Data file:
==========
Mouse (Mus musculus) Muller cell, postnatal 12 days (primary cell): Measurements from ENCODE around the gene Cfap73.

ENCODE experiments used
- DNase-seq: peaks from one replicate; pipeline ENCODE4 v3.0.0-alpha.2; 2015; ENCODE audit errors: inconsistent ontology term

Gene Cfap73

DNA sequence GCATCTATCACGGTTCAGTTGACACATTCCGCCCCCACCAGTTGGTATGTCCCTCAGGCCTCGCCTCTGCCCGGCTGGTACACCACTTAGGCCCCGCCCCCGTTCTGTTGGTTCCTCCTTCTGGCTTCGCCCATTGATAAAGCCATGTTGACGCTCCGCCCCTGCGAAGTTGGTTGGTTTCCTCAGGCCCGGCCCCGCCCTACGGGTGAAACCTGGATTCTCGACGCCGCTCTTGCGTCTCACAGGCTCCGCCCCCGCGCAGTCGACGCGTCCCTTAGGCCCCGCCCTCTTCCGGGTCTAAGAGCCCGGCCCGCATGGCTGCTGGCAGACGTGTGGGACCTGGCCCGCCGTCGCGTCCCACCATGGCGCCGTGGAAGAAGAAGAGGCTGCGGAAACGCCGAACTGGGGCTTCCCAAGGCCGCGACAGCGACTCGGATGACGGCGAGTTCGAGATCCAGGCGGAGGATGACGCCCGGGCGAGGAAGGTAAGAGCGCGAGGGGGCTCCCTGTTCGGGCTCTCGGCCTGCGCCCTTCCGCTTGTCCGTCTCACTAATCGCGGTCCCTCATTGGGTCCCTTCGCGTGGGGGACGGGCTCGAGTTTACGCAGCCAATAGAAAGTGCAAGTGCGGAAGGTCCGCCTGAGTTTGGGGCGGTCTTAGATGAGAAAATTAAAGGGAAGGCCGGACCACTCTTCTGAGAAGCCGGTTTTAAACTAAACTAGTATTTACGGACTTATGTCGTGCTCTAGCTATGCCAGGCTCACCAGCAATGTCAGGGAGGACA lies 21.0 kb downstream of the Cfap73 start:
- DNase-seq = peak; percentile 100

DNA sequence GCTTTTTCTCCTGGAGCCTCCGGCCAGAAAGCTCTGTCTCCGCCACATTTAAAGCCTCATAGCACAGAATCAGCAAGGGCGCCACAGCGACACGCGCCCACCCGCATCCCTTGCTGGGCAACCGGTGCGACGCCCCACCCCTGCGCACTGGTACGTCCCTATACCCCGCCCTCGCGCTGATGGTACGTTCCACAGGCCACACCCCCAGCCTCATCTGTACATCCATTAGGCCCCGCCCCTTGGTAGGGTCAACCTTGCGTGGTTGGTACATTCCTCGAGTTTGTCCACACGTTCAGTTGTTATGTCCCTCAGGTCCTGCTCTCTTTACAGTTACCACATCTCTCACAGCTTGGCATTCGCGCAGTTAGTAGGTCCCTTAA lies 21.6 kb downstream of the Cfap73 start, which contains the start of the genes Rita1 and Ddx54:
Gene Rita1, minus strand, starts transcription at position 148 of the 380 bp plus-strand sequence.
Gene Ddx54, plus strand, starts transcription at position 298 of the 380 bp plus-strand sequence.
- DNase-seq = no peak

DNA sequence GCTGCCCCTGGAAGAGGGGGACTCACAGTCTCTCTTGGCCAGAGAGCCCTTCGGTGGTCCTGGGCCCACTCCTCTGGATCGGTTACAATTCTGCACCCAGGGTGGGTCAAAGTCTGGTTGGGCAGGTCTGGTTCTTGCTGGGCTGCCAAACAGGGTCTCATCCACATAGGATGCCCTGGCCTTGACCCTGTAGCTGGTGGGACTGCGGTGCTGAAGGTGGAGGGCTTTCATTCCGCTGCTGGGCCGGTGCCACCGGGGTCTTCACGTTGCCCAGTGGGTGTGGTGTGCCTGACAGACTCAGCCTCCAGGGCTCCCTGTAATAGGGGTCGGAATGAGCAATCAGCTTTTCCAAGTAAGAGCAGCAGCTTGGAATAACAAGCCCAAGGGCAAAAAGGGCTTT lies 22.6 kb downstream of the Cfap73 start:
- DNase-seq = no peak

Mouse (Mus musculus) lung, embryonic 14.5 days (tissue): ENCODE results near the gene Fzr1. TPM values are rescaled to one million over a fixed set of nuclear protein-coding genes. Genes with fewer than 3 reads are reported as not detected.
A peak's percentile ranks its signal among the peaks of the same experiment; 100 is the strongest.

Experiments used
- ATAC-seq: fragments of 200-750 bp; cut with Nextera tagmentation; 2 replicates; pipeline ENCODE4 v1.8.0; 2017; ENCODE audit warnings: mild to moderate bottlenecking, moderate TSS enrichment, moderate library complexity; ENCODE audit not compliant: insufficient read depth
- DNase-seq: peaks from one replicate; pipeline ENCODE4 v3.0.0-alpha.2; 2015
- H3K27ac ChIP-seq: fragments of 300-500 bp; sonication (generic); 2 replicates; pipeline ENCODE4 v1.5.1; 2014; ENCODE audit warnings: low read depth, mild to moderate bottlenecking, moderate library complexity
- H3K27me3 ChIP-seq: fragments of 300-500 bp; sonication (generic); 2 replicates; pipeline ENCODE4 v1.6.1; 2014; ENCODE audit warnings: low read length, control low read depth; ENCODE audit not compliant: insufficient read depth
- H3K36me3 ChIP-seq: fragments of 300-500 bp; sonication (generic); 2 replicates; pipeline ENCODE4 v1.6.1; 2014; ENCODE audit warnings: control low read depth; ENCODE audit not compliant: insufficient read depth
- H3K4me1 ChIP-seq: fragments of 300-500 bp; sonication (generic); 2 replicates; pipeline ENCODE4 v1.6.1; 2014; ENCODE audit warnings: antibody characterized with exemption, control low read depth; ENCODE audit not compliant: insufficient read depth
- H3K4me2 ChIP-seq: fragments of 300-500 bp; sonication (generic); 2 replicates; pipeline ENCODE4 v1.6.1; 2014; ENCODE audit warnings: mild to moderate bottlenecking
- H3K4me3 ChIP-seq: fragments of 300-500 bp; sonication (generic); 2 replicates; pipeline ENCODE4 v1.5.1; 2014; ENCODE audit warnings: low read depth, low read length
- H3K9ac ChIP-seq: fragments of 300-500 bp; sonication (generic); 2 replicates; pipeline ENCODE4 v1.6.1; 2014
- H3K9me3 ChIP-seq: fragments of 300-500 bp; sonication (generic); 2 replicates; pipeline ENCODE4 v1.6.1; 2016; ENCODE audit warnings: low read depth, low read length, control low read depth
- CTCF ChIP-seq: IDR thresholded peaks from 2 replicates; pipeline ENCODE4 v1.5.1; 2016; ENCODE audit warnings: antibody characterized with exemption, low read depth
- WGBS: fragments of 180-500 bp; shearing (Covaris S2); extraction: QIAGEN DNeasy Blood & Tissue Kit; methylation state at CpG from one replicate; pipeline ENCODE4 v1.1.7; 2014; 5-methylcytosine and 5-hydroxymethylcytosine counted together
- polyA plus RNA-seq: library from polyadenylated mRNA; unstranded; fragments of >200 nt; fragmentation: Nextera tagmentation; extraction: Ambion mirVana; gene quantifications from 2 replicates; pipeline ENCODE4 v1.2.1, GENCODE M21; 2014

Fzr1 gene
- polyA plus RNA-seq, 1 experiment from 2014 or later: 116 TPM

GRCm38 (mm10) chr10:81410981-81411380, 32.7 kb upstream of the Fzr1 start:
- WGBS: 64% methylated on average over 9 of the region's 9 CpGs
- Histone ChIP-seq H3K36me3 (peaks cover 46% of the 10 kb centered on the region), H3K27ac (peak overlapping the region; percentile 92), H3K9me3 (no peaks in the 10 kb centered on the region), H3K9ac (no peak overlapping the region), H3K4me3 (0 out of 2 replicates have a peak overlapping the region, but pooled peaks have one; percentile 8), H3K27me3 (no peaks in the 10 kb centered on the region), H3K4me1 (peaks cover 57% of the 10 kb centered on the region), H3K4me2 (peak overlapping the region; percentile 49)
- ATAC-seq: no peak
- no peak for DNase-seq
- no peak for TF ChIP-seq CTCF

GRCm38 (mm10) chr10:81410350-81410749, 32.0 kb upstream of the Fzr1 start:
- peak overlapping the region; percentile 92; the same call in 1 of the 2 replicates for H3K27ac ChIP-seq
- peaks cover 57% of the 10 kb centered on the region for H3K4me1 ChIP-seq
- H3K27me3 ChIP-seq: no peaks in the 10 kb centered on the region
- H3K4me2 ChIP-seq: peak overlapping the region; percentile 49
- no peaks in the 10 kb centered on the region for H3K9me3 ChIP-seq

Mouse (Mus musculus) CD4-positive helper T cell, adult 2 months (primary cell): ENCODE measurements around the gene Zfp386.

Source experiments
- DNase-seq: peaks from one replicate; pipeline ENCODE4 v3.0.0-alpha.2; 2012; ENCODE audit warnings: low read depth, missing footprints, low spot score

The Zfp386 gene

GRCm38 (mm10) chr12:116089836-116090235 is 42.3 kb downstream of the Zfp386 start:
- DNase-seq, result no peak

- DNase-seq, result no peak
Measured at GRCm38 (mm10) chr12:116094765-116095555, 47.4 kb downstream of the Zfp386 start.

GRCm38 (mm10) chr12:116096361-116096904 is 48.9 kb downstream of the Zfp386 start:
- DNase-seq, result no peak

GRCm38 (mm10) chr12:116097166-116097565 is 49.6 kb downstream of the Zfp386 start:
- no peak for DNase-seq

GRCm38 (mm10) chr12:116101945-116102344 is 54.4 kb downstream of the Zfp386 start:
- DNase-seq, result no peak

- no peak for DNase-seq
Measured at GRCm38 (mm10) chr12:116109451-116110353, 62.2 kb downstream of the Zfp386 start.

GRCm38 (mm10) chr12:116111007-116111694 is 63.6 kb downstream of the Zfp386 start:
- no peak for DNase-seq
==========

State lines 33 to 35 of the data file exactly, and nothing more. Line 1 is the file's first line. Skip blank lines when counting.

- Histone ChIP-seq H3K36me3 (peaks cover 46% of the 10 kb centered on the region), H3K27ac (peak overlapping the region; percentile 92), H3K9me3 (no peaks in the 10 kb centered on the region), H3K9ac (no peak overlapping the region), H3K4me3 (0 out of 2 replicates have a peak overlapping the region, but pooled peaks have one; percentile 8), H3K27me3 (no peaks in the 10 kb centered on the region), H3K4me1 (peaks cover 57% of the 10 kb centered on the region), H3K4me2 (peak overlapping the region; percentile 49)
- ATAC-seq: no peak
- no peak for DNase-seq